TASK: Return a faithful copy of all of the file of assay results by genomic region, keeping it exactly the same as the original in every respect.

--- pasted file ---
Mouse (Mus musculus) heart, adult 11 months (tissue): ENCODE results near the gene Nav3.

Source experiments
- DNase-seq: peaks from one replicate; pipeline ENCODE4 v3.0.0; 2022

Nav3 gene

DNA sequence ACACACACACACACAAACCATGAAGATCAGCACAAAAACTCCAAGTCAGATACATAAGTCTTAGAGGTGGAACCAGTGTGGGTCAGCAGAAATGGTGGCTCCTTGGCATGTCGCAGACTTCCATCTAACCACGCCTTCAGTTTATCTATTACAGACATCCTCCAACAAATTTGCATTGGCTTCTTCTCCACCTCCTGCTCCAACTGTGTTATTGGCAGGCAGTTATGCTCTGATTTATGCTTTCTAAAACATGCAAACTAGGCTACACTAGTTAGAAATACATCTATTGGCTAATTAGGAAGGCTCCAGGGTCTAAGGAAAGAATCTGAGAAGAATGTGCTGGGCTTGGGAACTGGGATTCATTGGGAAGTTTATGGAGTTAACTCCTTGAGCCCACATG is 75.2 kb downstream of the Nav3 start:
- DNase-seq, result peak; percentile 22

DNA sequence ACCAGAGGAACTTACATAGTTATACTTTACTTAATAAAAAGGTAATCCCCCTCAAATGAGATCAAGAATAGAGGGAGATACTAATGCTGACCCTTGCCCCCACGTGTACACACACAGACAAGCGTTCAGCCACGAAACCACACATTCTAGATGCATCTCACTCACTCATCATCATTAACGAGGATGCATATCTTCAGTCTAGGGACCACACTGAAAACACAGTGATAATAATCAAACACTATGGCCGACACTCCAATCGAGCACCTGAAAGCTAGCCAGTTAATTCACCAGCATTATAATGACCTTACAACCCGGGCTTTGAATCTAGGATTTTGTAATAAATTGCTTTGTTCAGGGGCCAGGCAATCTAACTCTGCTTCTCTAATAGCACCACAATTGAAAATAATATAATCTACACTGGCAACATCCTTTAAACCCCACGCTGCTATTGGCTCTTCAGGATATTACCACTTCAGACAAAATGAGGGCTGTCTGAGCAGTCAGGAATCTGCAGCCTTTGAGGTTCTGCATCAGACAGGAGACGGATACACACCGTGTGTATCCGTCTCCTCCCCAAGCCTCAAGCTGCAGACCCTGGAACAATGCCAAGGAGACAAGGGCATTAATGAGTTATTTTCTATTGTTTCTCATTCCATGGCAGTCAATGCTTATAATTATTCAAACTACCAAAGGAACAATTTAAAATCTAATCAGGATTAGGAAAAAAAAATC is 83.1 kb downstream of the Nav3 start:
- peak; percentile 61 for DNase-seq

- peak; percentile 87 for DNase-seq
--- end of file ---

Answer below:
Mouse (Mus musculus) heart, adult 11 months (tissue): ENCODE results near the gene Nav3.

Source experiments
- DNase-seq: peaks from one replicate; pipeline ENCODE4 v3.0.0; 2022

Nav3 gene

DNA sequence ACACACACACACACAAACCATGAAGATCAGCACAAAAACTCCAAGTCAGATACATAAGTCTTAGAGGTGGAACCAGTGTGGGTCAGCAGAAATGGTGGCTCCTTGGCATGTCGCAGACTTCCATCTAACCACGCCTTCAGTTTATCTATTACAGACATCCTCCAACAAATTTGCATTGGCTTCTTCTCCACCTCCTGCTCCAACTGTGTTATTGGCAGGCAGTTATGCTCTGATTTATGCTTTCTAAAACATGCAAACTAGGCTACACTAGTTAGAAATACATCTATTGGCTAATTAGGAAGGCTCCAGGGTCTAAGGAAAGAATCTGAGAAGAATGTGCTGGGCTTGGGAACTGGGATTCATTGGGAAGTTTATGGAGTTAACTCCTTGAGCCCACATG is 75.2 kb downstream of the Nav3 start:
- DNase-seq, result peak; percentile 22

DNA sequence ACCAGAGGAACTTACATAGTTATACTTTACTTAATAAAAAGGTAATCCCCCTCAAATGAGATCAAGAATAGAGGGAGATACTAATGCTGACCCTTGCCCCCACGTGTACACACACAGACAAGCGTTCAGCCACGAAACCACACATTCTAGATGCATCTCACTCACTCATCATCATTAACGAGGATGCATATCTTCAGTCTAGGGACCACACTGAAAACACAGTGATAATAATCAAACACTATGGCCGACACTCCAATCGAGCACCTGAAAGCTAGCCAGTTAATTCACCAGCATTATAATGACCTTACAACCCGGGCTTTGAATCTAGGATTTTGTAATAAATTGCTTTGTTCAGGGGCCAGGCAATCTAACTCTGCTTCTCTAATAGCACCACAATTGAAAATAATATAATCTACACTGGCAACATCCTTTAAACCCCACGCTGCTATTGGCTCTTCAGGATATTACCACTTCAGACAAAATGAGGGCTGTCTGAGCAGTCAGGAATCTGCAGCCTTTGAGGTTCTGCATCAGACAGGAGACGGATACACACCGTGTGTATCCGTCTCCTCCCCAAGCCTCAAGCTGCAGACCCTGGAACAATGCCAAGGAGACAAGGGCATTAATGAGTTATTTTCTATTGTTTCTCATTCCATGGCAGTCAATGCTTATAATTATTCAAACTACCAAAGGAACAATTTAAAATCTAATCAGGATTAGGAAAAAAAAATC is 83.1 kb downstream of the Nav3 start:
- peak; percentile 61 for DNase-seq

- peak; percentile 87 for DNase-seq